Another way in which summer camp Arts & Crafts programs benefit campers is by providing a creative outlet for children who are being given fewer chances to explore the arts in their school programs.  Ashfaq Ishaq, PhD, argues that without being given the appropriate opportunity to explore their creative sides, children will not learn how to combine creativity with acquired knowledge to reach their full potential.   Art encourages spontaneity and exploration, two things that allow us, as people, to be innovative and prolific in our thinking.  Creativity also refines problem solving skills by helping us understand how to think “outside the box” when traditional solutions aren’t practical.  All three qualities are considered crucial to success in a child’s education as well as their adulthood careers.  Summer camp Arts & Crafts programs also give campers the opportunity to try some projects that might not be available in traditional school art programs, such as throwing clay on a pottery wheel.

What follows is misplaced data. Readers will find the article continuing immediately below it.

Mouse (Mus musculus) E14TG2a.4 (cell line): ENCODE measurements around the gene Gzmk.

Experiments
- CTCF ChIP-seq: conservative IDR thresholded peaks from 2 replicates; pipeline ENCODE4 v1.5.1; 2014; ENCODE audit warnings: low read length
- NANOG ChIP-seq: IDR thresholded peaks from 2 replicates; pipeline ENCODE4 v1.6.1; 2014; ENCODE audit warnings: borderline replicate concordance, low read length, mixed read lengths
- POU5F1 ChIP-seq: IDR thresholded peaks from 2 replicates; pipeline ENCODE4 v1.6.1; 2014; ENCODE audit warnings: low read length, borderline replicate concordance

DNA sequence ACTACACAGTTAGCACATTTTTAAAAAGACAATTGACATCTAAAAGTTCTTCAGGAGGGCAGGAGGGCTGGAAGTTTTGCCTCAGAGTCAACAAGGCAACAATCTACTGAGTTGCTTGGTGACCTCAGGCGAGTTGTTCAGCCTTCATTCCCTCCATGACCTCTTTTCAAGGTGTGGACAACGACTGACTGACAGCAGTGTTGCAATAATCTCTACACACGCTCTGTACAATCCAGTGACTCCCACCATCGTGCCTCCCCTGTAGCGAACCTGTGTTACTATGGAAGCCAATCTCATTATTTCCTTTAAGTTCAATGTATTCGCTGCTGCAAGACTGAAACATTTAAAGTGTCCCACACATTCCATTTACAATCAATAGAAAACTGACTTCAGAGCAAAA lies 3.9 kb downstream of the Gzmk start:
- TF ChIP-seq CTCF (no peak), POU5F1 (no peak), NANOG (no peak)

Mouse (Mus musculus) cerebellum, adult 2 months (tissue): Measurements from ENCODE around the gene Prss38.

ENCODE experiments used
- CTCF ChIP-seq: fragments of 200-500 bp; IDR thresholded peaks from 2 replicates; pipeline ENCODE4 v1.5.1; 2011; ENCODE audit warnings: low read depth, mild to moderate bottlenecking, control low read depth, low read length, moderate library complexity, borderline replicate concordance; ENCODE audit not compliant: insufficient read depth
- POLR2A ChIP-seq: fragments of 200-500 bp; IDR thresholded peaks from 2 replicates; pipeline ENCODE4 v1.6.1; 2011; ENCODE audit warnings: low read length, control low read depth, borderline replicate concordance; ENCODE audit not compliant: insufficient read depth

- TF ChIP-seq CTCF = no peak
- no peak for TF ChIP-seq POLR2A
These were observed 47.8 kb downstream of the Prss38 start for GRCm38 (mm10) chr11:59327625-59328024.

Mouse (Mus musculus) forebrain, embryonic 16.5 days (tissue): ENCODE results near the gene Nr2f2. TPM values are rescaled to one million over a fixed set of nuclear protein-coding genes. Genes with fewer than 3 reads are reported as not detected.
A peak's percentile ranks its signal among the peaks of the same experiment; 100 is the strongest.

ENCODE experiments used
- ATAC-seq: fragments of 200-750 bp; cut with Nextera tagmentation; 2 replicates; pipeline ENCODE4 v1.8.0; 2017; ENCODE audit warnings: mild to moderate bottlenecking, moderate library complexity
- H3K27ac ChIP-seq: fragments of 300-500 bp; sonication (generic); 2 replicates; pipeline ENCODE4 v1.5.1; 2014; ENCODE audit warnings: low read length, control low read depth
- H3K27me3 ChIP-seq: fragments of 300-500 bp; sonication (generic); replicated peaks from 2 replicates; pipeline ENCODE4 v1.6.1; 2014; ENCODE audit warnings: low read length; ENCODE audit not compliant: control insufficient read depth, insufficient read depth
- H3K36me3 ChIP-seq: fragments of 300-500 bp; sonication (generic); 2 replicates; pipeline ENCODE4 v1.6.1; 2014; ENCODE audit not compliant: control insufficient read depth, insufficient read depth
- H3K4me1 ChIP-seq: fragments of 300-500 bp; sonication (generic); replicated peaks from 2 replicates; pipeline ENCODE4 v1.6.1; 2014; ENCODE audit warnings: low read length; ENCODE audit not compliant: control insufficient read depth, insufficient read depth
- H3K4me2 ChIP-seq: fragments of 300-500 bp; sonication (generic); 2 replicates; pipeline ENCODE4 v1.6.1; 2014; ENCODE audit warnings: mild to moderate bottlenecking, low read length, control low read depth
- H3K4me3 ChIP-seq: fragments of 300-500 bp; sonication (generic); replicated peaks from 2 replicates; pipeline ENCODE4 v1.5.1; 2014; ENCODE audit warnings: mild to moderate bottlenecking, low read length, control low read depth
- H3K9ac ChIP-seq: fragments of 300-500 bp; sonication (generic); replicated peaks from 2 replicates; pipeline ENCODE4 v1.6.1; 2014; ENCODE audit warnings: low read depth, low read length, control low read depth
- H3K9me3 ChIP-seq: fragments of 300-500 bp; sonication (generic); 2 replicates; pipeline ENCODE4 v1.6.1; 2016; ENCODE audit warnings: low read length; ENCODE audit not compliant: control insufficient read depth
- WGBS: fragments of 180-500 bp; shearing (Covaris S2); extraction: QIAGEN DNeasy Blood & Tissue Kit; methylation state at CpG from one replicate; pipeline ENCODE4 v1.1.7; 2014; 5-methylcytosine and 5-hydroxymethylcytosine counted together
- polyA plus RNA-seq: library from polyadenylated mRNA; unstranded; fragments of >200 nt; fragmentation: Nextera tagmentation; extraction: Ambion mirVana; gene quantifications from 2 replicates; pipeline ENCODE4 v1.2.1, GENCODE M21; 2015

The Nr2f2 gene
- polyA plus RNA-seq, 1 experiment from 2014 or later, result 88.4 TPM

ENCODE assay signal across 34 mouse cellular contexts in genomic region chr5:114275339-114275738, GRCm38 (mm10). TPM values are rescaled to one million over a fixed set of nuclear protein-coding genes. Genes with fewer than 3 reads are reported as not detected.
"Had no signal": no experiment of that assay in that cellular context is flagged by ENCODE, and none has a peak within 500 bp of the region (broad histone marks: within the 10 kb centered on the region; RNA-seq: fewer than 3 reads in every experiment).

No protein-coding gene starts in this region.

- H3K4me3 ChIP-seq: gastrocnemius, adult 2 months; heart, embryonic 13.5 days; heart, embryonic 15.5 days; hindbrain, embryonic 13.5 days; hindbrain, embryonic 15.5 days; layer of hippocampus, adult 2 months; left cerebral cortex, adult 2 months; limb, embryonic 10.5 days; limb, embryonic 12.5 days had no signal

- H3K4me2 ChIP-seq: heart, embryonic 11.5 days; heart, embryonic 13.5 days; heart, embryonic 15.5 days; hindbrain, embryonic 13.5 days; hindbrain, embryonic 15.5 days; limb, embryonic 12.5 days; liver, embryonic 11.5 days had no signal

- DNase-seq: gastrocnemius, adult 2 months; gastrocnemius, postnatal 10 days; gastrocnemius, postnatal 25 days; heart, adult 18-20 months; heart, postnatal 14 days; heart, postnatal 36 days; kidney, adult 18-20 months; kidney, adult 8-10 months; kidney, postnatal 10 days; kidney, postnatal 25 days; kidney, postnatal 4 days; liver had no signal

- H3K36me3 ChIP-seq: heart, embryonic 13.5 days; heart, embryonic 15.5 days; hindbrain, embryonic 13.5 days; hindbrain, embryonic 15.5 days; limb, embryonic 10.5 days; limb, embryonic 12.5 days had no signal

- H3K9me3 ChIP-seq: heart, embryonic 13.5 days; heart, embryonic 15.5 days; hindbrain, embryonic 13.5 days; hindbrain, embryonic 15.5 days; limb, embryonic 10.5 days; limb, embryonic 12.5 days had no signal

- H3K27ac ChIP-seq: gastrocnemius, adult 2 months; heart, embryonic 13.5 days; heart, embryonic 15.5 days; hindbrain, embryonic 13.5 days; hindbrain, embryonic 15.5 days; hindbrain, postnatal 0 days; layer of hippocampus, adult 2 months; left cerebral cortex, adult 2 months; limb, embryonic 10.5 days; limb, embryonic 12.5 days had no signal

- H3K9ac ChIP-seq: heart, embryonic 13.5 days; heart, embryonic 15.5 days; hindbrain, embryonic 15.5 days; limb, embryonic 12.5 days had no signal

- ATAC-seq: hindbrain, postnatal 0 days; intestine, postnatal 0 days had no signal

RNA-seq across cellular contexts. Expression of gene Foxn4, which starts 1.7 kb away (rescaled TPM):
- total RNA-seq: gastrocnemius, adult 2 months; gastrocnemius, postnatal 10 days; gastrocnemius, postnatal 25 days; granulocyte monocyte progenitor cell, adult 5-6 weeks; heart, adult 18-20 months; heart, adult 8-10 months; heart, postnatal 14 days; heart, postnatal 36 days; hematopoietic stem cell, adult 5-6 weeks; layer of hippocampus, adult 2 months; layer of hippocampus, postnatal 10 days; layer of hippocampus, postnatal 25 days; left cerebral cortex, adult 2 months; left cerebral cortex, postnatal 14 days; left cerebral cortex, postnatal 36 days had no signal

For many campers, summer camp has become a way of maintaining tradition in environments that are ever changing.  Faced with a fast paced, changing world in the winter, children can still depend on summer as a way to fall back on activities and hobbies that may not be greatly valued in conventional schools anymore but are useful and bring satisfaction.  Arts and Crafts may be a dying art within American school systems.  But it’s thriving within American summer camps.